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CARP CHAT
We all know fishing is relaxing but here’s how it can
reduce PTSD in military veterans…
When Angling Trust Head of Participation Clive Copeland heard about
the work that iCARP does to reduce
mental health issues in military veterans, he immediately saw a connection with several Government outcomes his sport is funded to deliver…
iCARP, the appropriate shortening
of ‘Investigating Countryside and
Angling Research Projects’, was
founded in 2018 by Dr Mark Wheeler
and Dr Nicholas Cooper to continue
his research on how being active outdoors can lessen PTSD, depression,
anxiety, stress and re-adjustment to
work and society after armed service.
i C A R P ’s s t u d i e s i n v o l v e t a k i n g
groups of military veterans who are
struggling with mental health issues
away for fishing trips. They are supplied with all the tackle and bait they
need as well as having the support of
qualified angling coaches and mental
health professionals in attendance.
Over 100 men, women and their children have been through the experience. Testimonies about iCARP from
family members include: “… it saved
them from taking their own life” and
“…without you he would have taken
his life…”.
Now, the Angling Trust, the sport’s
governing body in England, has
stepped in to contribute backing for
iCARP with financial support that
might make weekly fishing trips for
veterans a reality. Clive Copeland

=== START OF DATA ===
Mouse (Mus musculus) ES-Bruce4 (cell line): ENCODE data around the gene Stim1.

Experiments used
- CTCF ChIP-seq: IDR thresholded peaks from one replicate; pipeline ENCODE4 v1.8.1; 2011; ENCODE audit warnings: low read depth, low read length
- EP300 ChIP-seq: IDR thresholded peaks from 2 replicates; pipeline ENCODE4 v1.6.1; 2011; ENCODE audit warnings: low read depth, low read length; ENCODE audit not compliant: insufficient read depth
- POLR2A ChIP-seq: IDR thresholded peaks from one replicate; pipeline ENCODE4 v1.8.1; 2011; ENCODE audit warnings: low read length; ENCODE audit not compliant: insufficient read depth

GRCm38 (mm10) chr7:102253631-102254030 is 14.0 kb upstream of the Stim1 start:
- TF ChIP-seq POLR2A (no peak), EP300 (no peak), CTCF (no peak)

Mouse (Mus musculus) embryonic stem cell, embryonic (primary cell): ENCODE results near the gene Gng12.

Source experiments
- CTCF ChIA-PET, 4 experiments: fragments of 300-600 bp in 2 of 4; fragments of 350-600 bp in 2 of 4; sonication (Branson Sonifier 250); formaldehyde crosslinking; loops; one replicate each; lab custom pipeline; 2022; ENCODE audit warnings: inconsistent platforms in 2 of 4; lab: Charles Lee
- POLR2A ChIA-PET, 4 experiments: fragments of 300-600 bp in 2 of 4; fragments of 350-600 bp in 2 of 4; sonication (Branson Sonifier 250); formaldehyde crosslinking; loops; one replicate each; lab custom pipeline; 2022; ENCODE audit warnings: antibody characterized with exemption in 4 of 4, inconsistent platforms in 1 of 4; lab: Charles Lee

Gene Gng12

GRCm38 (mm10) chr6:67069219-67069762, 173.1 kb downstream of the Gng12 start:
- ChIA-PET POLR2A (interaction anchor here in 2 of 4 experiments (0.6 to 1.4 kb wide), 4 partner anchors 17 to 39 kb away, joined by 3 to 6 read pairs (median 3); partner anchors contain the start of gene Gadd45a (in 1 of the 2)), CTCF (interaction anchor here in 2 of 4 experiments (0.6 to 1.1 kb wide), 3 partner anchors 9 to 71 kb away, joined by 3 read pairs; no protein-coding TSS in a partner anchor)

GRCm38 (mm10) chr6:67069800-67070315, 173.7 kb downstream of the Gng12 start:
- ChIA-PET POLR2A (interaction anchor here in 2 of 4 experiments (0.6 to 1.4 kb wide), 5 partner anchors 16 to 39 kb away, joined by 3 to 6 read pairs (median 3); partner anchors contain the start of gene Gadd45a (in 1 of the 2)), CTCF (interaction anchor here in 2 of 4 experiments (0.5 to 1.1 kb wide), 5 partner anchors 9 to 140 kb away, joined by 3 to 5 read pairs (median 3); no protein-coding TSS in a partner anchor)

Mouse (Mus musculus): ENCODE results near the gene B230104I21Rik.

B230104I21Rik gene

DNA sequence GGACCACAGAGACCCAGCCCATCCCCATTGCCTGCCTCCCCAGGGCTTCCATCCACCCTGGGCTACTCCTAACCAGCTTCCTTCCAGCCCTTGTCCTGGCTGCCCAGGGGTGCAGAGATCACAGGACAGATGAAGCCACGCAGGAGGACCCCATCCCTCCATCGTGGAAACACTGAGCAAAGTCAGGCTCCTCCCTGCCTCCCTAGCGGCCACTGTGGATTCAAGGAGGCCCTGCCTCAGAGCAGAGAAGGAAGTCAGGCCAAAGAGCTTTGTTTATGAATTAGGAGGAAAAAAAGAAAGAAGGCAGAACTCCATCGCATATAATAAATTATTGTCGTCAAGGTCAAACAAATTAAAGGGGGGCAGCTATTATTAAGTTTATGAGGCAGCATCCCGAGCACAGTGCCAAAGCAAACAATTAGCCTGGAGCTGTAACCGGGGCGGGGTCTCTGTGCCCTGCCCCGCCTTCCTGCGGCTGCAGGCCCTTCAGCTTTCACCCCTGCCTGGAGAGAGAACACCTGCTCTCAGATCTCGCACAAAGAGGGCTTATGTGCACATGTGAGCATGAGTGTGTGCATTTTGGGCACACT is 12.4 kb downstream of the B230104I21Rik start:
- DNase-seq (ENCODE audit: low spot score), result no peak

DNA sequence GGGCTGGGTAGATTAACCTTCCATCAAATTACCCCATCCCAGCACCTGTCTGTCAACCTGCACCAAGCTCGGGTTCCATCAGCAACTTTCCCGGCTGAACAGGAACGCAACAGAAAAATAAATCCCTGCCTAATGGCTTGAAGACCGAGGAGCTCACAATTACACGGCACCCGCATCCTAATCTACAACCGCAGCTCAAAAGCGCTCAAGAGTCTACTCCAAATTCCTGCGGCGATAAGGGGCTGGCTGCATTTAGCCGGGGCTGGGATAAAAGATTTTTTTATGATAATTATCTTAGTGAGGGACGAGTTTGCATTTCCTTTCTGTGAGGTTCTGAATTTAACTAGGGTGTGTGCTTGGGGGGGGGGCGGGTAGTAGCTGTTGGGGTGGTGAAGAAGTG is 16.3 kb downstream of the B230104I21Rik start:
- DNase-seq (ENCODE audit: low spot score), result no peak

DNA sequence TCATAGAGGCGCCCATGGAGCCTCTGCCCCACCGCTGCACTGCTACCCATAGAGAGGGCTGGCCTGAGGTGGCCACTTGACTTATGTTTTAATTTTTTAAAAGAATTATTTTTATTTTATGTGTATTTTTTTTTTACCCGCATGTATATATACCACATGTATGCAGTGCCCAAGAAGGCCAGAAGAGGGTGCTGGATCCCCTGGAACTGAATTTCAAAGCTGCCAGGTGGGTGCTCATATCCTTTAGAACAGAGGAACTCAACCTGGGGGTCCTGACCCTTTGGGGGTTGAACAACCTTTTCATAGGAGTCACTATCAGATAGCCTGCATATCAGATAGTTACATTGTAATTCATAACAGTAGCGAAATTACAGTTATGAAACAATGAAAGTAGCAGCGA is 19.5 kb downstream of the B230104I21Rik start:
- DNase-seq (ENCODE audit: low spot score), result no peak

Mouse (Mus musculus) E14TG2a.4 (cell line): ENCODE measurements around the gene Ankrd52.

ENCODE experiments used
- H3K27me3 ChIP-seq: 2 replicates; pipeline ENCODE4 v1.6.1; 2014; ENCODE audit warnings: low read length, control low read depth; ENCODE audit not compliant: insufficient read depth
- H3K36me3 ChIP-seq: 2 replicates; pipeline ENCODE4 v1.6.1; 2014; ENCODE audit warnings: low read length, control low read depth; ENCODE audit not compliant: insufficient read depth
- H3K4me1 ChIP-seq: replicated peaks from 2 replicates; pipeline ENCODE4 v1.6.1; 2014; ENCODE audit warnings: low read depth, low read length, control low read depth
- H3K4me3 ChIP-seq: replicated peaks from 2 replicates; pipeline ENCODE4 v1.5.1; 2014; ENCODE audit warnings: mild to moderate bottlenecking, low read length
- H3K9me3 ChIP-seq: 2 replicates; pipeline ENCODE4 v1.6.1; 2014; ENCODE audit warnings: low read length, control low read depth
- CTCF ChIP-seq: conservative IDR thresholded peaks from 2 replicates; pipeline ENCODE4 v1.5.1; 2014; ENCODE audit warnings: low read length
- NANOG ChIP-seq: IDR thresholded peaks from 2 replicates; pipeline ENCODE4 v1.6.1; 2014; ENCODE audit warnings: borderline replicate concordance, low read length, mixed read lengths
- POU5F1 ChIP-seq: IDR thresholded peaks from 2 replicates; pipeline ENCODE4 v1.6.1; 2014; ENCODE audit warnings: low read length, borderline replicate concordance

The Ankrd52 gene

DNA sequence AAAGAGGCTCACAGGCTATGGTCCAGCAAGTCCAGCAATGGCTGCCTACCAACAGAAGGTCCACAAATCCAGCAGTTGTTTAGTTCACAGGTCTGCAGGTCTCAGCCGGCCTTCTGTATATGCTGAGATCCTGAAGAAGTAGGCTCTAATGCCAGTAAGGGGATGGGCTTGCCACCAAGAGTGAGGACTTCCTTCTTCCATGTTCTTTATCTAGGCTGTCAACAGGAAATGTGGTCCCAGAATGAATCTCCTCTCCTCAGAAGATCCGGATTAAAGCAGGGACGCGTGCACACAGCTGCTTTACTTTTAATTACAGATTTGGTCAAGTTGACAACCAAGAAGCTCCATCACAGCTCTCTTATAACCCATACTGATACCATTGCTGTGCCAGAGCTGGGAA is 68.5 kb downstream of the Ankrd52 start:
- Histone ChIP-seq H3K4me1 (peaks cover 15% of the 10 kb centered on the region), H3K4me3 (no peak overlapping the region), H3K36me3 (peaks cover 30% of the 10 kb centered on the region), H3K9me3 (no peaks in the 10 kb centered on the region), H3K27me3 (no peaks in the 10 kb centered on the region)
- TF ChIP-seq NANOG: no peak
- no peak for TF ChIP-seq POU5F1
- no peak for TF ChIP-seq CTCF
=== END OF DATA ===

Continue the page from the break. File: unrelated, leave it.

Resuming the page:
said: “Defra’s 25-year Plan for the
Environment, the Sport England
Strategy for Sport and the justlaunched National Angling Strategy
all reference the contribution that
sport and the outdoors make in
improving the mental health and
wellbeing of individuals, and our
sport of angling makes a huge contribution to this outcome.”
Dr Wheeler’s former six years of
studies with military veterans had
incorporated horse riding, falconry
and archery, but it was angling that
stood out as having the best results
when dealing with the broken military bonds, mental health stigma, isolation and reluctance to discuss
trauma that his patients
reported. Clive added: “The Angling
Trust hopes to ensure angling can
make a real difference to the lives of
trauma survivors by helping fund
research into this vitally important
area and providing support to Dr
Wheeler and his team to deliver the
iCARP programme.” The Angling
Trust’s contribution will be mostly
used to upskill iCARP’s growing
workforce of willing volunteers,
specifically by training angling sports
coaches. This will enable iCARP to
reach its goal of running weekly fishing trips that could mean over 250
participants experiencing the intervention annually.”
Dr Wheeler commented on the support from this new key partner:
“iCARP are really proud to have the
backing of such a prestigious organisation as the Angling Trust. The
finance to help further studies and to
train our volunteers and make them
fully qualified licensed angling
coaches is invaluable. The Angling
Trust’s belief and shared vision of
what the wonderful sport of angling
offers to people’s wellbeing demonstrates its passion for this much-loved
pastime. Our collaboration will help
enable change for the people we work
with – the survivors of trauma – so
that iCARP can continue to make a
difference.”
1) A beautiful shot from a weeklong iCARP study in France, 2018.
2) Not all wounds are visible… The
interventions iCARP provide help
alleviate mental health distress for the
participants.
3) The restoration of broken military
bonds is an important component of
the project.
4) While the size of the fish does not
matter, the size of the achievement
does! n
FREE LINE 5

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